by Harry
Jun 23rd, 2020
9 mins
BFFF

Since lockdown measures were introduced in March, much has been reported about the devastating impact on the Hospitality and Foodservice sectors. As such, businesses operating in these areas have been offered a range of governmental support. The agricultural industry has also been offered financial help.

While the government’s swift action in support of these sectors is of course welcomed, and will prove invaluable in maintaining viable businesses, there has been a distinct lack of focus on what could be referred to as the ‘squeezed middle’.

More than 95 per cent of businesses which manufacture and supply food, or services, for the Hospitality and Foodservice sectors fall into the small and medium-sized enterprise (SME) category.

Just like our restaurants, hotels, cafes and bars, these businesses have lost their customers and are struggling to stay afloat, but are doing so without the same levels of financial aid.

Many businesses also face the prospect of being unable to recover payment for stock supplied prior to lockdown. Some report that 50 per cent of their customer base have either delayed payment or not paid outstanding invoices.

While it can be argued that the Coronavirus Business Interruption Loan Scheme (CBILS) or Bounce Back Loan Schemes (BBLS) are in place to offer support, in practice these funds are proving ineffective and difficult to get at.

Recent survey results indicate that fewer than half of food and drink manufacturers have applied for such help, mainly to avoid incurring further debt and additional interest payments beyond year one.

Worse still, of those that did apply, fewer than 50 per cent actually received funds.

In response, BFFF CEO Richard Harrow, with the support of Paul Rooke of the British Coffee Association, has lead on a policy paper produced by the Food and Drink Federation (FDF) which highlights the issue of the ‘squeezed middle’. The paper sets out a range of practical steps that need to be taken to ensure these businesses are able to play their role in a post-virus recovery.

Our recommendations:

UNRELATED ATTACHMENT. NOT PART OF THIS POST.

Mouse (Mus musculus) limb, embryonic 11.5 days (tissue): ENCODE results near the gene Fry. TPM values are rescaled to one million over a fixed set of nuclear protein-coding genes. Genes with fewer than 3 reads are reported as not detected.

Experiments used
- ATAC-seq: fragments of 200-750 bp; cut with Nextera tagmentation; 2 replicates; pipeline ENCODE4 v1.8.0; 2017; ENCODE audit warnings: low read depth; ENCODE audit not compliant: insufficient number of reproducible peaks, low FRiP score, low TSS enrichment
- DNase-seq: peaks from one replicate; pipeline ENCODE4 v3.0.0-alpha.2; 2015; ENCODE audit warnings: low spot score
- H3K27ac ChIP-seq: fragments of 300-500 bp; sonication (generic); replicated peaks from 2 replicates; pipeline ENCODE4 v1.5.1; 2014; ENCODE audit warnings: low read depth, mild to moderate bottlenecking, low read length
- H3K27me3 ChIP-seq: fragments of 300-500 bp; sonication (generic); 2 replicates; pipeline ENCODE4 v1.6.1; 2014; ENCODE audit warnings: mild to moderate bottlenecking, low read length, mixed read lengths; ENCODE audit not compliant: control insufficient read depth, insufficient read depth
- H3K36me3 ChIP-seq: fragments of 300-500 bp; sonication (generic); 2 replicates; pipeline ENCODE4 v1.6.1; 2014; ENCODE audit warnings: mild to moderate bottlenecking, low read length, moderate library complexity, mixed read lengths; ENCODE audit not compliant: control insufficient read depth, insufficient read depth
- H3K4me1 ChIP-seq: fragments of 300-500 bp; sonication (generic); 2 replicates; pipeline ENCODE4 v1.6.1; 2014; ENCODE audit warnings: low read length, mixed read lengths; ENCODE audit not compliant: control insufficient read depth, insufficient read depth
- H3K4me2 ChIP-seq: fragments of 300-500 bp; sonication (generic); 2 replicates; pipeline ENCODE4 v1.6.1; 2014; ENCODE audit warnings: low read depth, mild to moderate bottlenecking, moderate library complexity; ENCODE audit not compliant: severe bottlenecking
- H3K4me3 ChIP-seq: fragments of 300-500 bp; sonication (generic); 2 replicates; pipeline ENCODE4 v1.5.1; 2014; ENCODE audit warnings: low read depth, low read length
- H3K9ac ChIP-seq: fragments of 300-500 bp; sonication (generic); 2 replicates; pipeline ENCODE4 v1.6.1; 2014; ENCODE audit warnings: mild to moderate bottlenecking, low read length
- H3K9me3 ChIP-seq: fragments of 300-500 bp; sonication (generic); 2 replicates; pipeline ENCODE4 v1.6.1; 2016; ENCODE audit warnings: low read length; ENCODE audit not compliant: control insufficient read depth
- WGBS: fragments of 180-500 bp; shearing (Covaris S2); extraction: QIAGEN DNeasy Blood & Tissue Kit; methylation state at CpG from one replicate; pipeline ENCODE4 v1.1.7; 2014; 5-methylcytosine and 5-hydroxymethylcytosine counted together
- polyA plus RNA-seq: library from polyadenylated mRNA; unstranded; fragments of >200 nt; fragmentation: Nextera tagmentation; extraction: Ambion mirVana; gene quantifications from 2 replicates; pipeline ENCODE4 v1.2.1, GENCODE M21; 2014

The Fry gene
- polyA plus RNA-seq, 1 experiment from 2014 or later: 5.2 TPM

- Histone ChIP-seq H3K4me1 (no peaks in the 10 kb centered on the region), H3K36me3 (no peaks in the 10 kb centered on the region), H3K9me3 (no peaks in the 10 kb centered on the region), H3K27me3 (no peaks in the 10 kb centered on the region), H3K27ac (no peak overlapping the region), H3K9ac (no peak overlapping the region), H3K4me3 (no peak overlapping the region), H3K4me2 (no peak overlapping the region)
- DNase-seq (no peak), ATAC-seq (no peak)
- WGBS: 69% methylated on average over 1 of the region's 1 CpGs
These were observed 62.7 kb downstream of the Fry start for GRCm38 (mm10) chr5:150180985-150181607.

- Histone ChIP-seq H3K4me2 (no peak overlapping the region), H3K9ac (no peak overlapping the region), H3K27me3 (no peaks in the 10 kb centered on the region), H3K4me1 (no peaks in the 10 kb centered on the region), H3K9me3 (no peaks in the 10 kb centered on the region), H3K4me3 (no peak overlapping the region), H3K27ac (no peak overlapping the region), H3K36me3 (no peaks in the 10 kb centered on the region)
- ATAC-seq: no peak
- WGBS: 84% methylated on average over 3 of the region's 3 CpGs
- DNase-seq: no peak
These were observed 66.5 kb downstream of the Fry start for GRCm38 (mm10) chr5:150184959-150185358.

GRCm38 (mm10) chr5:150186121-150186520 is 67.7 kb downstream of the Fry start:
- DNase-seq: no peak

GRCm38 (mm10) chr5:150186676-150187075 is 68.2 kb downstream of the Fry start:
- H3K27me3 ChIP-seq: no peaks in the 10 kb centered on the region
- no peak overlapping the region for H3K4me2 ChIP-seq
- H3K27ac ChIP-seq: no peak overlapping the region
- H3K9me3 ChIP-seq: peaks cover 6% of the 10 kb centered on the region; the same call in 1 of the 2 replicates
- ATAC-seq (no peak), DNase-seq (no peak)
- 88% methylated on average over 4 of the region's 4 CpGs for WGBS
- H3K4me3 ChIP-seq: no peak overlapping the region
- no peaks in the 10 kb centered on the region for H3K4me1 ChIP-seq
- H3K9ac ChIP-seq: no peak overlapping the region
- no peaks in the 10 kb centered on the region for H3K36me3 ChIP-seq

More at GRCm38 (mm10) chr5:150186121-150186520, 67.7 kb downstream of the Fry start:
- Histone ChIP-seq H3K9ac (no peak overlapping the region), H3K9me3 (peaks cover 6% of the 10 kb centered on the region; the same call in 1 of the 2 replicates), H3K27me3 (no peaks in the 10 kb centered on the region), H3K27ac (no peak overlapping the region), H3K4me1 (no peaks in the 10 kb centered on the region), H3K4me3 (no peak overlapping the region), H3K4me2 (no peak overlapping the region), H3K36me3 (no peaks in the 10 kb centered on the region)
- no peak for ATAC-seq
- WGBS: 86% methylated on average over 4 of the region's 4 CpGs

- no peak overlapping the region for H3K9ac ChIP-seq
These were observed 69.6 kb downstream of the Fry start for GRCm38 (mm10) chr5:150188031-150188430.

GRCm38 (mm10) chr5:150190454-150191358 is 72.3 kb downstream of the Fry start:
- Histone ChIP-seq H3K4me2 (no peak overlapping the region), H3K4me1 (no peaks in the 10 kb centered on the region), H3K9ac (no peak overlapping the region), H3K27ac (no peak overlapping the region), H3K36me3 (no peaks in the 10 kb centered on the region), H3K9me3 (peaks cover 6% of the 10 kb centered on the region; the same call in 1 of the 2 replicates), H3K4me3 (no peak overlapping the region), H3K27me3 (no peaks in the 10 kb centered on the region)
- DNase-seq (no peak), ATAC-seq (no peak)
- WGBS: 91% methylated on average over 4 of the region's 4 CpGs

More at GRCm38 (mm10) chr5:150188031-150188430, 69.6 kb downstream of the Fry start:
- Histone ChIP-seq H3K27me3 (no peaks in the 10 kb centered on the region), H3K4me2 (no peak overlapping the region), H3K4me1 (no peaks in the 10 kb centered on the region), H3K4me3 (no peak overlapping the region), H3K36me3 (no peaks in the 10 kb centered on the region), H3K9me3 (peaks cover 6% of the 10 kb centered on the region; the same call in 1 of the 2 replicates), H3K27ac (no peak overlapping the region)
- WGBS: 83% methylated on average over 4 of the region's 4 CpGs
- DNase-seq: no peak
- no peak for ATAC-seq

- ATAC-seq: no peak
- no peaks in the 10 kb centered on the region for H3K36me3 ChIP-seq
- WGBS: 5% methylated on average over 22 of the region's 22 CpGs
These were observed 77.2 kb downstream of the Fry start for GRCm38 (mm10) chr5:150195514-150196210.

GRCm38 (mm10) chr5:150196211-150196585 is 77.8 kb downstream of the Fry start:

• Businesses supplying into the hospitality and food service market should continue to receive furlough support through the government at a rate of 80 per cent of salary contribution until those markets return to commercially viable levels.
  • Government should formalise the deferment of PAYE and NI payments until end September 2020 for businesses supplying into the hospitality and food service market, basing the final removal of that deferment on those businesses returning to a commercially viable level of operation.
  • Until the end of September 2020, HMRC should ensure that all VAT repayments are made to businesses supplying into the hospitality and food service market as they fall due, rather than being used to offset against PAYE & NI payments.
  • Government should extend the 12-month Local Authority Business Rates exemption to businesses supplying into the hospitality and food service market, using the existing legislative exemption for hardship.
  • Government should expand on how its guarantee will operate, specifically what the 1 April date relates to (e.g. order date, invoice date, payment due date) and how it will continue to work with the trade credit insurance industry to ensure cover continues to be provided by all.
  • Government should place a requirement on the trade credit insurance industry to develop best practice rules of operation which include greater transparency and formal notification of the reason(s) for refusal or withdrawal of cover.
  • Insurers should be required to reinstate reduced or withdrawn cover back dated to 1 March 2020, except where there are clear and identifiable reasons as to why this would no longer be appropriate.
  • Government should now focus on ensuring all trade credit insurers have adjusted the basis on which they provide cover to reflect the particular challenges the pandemic is placing on the ‘Squeezed Middle’, – particularly their willingness to pay vs their short-term ability to pay as a result of Government-imposed operational restrictions.
  • Government should provide more targeted support for businesses that does not incur additional business debt e.g. a relaxation of current rules for Apprenticeship Levy funds to allow businesses to maintain existing employment.
  • Government should put in place ongoing capital and tax break allowances to maintain the workforce. These could be pro-rated depending on how many staff a company is able to keep employed.
  • A moratorium should be provided to allow monies due to local or central Government to remain in businesses to aid cash flow, until the hospitality industry fully reopens.
  • Governments should create schemes for small, medium and micro businesses that provide initial cashflow injections to businesses requiring support to secure orders for materials and/or build stock in readiness for the recovery of customer demand.

For those businesses who are predominantly supplying into the wider hospitality and foodservice, government urgently needs to ensure they are supported using similar mechanisms to those in place for other badly affected parts of the economy.

Without this support, the foodservice and hospitality cannot hope for a meaningful recovery post-coronavirus.

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